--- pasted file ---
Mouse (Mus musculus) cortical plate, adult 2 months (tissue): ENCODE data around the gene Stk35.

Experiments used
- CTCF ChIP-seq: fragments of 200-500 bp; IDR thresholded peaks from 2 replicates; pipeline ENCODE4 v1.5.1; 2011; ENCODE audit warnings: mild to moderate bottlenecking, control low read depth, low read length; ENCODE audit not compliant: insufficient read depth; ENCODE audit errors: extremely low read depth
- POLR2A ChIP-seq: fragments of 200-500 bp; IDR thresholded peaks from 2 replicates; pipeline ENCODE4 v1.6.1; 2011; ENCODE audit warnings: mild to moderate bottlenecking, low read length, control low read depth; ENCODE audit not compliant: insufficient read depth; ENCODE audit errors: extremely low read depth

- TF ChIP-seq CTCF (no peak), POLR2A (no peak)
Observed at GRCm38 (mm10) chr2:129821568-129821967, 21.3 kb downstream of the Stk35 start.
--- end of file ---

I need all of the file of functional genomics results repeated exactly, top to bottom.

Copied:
Mouse (Mus musculus) cortical plate, adult 2 months (tissue): ENCODE data around the gene Stk35.

Experiments used
- CTCF ChIP-seq: fragments of 200-500 bp; IDR thresholded peaks from 2 replicates; pipeline ENCODE4 v1.5.1; 2011; ENCODE audit warnings: mild to moderate bottlenecking, control low read depth, low read length; ENCODE audit not compliant: insufficient read depth; ENCODE audit errors: extremely low read depth
- POLR2A ChIP-seq: fragments of 200-500 bp; IDR thresholded peaks from 2 replicates; pipeline ENCODE4 v1.6.1; 2011; ENCODE audit warnings: mild to moderate bottlenecking, low read length, control low read depth; ENCODE audit not compliant: insufficient read depth; ENCODE audit errors: extremely low read depth

- TF ChIP-seq CTCF (no peak), POLR2A (no peak)
Observed at GRCm38 (mm10) chr2:129821568-129821967, 21.3 kb downstream of the Stk35 start.